Tackling Modern Slavery in the Supply Chain

  • Written by Peter Needle
  • Published on 18 April 2019
  • Our Voice

Today marks six months since Anti-Slavery day in the UK, a day created to provide an opportunity to raise awareness of what is still a very modern issue.

We took a look at the locality of slavery and the way that modern slavery is posing a threat to the fashion industry. Now, I wanted to look at the actions that corporations can take to reduce modern slavery.

Understanding the Risk

As with anything new, you can’t tackle it until you understand it. The term “slavery” covers domestic servitude, sex trafficking, forced labour, bonded labour, child labour and forced marriage. In particular, supply chains are at risk of forced, bonded and child labour. The government offers guidance on meeting the terms of the Modern Slavery Act where you can see more information. 

Audits

Auditing is the one of the most basic of ways to check that things are working the way they should, at the time of the audit. Unfortunately, an audit has its limits and can only provide a snapshot of an environment, it won’t always highlight the hidden issues. An audit will ensure that you comply with regulation and legislation for that day, and may look at historic practices whereby improvement was required, but it can’t capture real time activity or shared information with other parties who may be able to share experiences they’ve had. Still they are accepted as a standard and do directly contribute to improvements. Asia Inspection and ETI, to name but a few, do great work and long may it continue.

However, in order to fulfil the pledge we’ve made in the UK; to eradicate modern slavery, I do feel that we need to better share information across the globe and go beyond the audit to ensure we shine a light on the issues that are currently eluding us.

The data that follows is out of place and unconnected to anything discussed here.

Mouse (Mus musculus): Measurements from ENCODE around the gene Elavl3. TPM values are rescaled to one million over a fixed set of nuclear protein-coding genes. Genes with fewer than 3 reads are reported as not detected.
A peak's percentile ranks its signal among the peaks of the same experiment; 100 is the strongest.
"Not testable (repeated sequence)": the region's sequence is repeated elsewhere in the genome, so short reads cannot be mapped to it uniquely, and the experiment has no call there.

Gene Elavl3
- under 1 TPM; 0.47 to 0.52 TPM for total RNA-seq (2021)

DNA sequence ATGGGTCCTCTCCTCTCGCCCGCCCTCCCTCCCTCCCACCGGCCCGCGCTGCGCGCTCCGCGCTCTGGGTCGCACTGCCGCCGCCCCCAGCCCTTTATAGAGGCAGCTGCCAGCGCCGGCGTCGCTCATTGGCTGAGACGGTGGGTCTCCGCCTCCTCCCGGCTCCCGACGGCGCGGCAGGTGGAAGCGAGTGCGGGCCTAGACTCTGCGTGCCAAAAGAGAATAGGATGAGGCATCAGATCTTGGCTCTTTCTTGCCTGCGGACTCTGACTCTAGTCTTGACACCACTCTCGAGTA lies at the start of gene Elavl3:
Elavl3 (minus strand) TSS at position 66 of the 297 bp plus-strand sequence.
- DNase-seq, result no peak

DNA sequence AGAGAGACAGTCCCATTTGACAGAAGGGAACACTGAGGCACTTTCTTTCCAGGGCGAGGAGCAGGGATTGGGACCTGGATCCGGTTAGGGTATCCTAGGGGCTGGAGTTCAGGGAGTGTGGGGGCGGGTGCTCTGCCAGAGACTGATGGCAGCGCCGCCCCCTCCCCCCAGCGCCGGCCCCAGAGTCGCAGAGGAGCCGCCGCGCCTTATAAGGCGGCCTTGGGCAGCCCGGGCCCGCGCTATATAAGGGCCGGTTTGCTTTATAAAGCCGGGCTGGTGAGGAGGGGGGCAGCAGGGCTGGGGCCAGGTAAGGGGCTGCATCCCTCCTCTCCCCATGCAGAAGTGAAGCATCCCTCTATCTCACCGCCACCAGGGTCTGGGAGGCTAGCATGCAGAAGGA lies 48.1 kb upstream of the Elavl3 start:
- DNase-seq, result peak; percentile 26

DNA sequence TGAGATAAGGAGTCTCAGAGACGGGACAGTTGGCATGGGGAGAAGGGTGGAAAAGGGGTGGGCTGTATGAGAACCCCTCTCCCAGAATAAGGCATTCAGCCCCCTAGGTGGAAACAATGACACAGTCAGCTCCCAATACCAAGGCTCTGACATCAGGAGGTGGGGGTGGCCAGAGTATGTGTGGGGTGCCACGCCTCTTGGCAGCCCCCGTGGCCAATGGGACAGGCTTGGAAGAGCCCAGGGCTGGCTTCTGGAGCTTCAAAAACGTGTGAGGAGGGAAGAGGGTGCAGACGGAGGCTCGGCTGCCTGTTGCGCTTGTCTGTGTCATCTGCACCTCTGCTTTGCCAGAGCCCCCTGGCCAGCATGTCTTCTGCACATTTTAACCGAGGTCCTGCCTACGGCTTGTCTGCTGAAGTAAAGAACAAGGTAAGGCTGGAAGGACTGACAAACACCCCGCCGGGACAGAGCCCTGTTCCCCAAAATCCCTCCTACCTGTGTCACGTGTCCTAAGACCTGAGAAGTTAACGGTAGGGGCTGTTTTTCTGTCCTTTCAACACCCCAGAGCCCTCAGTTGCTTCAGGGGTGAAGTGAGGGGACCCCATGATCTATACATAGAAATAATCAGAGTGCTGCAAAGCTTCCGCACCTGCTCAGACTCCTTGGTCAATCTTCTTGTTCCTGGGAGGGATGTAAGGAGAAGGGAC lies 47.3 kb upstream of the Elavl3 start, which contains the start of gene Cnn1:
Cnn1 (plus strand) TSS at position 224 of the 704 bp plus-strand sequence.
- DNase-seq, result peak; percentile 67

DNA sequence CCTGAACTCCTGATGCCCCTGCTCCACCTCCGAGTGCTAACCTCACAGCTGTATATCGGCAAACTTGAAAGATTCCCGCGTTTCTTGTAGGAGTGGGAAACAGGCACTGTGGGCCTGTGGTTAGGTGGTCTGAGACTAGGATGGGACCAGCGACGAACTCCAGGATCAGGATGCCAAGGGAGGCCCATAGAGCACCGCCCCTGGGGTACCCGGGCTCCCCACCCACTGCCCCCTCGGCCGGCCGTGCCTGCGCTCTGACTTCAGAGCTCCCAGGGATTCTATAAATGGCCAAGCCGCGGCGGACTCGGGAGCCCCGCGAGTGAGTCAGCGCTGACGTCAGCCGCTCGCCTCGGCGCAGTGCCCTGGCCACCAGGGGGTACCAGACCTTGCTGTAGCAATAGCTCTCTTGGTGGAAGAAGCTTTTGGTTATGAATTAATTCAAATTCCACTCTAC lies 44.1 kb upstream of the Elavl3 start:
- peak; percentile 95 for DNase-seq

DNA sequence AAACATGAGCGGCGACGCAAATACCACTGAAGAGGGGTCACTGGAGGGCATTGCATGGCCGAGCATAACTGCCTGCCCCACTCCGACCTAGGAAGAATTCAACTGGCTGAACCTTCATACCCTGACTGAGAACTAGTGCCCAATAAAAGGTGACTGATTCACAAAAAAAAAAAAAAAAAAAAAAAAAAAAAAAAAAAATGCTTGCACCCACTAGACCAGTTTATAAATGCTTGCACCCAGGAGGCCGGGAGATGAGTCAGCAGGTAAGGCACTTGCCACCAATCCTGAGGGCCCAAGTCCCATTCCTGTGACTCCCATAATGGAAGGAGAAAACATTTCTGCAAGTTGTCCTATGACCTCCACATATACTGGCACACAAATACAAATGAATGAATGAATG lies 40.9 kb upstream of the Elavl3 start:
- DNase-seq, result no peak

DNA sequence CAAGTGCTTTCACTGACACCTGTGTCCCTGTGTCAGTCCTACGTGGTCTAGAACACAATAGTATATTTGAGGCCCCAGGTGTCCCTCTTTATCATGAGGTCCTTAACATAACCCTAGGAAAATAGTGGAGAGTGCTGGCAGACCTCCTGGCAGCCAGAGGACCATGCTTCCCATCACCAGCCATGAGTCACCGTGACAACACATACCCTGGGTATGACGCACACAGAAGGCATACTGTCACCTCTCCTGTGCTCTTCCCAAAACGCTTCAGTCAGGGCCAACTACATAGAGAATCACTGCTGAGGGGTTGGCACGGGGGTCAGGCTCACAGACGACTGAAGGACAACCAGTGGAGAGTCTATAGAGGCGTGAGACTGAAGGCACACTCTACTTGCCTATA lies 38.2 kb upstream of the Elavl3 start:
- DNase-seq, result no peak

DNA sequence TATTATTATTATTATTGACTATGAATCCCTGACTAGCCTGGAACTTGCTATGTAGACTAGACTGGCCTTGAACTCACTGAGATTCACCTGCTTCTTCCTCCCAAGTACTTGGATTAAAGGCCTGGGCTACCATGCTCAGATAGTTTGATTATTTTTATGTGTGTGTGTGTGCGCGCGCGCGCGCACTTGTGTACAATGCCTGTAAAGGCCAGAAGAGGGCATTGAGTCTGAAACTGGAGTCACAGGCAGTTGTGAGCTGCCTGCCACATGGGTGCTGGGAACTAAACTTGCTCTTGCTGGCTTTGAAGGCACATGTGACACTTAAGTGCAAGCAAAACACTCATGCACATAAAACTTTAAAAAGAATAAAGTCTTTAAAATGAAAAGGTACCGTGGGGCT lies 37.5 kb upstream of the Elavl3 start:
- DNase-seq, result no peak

Supply Chain Tracking

Matthew Taylor, author of a government review on modern working practices and the gig economy published in July 2017, told MPs that brands should be made responsible for abuses occurring down their supply chain. Mr Taylor, who was formerly Tony Blair’s head of policy, announced his beliefs that companies should be jointly liable for illegal practices taking place in their supply chain, whether or not they directly employ the workers involved. 

Arguably the idea of joint liability would have meant that companies at the top of that tree, which may be major brands, would have wanted to make sure that kind of practice wasn’t taking place at the bottom of the supply chain.

Matthew Taylor
Head of the Royal Society of Arts

The world is changing and technological advances offer us far more than ever before, it’s time to change and set the acceptable standards much higher, simply because we can is excuse enough, a world without slavery is a great goal to have…

 

Originally Published 18/10/2017

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